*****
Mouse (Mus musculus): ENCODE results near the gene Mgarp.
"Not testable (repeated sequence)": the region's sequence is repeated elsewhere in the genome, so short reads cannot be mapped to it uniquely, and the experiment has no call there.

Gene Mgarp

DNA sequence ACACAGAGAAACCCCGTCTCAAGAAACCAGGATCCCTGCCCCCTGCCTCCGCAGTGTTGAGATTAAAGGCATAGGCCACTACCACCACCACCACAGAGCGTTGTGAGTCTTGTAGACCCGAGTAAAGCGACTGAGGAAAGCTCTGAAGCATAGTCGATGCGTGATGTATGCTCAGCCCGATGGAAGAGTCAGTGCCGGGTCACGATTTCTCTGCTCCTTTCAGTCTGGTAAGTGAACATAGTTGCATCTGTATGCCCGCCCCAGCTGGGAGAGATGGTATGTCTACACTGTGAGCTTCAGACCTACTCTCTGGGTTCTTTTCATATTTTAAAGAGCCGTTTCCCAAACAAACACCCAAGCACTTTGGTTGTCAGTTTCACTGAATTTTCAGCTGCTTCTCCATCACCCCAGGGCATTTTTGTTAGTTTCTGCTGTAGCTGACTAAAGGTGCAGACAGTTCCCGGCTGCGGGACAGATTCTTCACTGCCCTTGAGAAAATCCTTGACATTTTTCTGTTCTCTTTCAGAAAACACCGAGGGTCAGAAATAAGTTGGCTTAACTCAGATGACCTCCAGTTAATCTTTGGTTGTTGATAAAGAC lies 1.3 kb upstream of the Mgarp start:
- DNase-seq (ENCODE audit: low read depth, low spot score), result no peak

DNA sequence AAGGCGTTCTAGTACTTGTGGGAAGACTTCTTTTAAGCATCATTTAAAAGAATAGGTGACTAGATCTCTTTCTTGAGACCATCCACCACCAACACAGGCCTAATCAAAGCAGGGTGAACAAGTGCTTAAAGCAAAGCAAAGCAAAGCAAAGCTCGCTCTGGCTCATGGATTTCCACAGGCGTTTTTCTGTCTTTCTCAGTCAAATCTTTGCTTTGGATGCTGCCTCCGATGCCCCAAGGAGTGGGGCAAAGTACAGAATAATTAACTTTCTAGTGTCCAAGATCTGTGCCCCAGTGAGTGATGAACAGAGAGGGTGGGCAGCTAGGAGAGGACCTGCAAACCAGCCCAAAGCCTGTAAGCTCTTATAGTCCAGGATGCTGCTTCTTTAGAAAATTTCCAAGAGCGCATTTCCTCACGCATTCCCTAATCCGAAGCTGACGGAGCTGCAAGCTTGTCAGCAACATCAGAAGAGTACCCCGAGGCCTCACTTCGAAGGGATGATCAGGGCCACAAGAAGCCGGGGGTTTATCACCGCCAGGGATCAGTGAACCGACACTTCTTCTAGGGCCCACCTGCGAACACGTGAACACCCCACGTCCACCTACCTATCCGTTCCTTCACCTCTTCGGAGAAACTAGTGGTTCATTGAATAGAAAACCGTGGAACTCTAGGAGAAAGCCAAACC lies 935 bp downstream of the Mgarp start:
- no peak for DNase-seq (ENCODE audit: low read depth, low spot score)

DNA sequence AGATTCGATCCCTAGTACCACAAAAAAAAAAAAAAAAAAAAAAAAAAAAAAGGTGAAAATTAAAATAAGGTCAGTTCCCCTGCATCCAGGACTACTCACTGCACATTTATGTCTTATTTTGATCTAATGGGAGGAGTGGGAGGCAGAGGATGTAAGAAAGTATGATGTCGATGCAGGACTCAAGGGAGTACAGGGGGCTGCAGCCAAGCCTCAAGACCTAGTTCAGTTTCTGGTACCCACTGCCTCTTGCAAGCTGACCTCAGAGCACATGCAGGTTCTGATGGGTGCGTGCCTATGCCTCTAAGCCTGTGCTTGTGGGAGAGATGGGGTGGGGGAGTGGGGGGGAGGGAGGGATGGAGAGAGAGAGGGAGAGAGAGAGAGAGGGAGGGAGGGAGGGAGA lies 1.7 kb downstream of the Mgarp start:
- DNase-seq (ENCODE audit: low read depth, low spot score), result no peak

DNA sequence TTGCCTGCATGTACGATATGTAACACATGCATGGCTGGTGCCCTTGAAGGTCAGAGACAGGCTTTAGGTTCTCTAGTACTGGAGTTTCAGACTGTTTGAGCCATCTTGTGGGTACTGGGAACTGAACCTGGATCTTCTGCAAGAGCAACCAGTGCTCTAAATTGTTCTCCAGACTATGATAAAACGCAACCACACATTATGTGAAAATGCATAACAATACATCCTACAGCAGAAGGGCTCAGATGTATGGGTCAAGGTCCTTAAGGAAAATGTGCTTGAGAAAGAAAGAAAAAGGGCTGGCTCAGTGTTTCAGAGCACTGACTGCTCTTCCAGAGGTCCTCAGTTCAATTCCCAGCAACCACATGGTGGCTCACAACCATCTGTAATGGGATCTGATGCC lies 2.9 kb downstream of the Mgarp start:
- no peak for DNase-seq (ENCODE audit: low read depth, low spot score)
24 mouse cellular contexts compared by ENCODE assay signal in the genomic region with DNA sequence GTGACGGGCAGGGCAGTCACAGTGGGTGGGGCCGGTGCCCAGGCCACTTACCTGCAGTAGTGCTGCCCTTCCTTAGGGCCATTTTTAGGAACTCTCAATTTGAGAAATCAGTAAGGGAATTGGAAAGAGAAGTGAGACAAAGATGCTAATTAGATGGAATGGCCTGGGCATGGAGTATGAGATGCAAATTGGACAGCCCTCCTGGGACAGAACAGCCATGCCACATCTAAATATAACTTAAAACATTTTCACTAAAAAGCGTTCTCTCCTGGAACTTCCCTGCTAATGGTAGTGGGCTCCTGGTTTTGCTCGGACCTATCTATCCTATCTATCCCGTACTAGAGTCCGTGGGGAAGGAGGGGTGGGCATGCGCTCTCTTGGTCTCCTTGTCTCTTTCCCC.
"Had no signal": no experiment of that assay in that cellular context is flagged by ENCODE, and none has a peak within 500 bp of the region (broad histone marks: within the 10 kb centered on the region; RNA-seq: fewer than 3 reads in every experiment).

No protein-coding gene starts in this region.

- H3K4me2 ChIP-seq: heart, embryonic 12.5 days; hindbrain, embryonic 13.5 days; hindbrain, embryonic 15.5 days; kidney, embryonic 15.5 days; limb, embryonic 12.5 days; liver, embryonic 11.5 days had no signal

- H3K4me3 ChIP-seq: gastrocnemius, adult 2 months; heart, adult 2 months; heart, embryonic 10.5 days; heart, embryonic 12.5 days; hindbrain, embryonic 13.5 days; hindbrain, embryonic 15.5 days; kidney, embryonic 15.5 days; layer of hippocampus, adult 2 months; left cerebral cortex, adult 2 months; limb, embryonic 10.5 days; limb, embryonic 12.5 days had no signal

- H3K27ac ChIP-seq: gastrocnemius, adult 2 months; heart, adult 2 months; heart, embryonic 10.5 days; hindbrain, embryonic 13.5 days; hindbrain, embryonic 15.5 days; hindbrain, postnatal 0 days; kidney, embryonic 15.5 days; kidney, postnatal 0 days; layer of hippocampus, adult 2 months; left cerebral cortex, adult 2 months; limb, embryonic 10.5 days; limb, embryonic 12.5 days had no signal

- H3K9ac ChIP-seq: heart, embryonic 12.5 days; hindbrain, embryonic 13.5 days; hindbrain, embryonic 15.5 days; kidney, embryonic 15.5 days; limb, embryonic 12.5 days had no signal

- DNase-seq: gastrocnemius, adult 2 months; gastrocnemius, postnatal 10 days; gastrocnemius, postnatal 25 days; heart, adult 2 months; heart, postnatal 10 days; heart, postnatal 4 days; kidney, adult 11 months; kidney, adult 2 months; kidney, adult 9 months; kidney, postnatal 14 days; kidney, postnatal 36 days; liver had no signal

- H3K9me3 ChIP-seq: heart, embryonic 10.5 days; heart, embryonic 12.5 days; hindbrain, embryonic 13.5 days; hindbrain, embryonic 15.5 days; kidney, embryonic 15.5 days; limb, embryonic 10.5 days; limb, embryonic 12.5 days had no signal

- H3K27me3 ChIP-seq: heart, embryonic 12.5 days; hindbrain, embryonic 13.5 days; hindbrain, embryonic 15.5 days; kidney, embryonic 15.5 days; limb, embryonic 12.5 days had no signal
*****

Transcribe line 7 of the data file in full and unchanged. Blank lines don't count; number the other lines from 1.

- no peak for DNase-seq (ENCODE audit: low read depth, low spot score)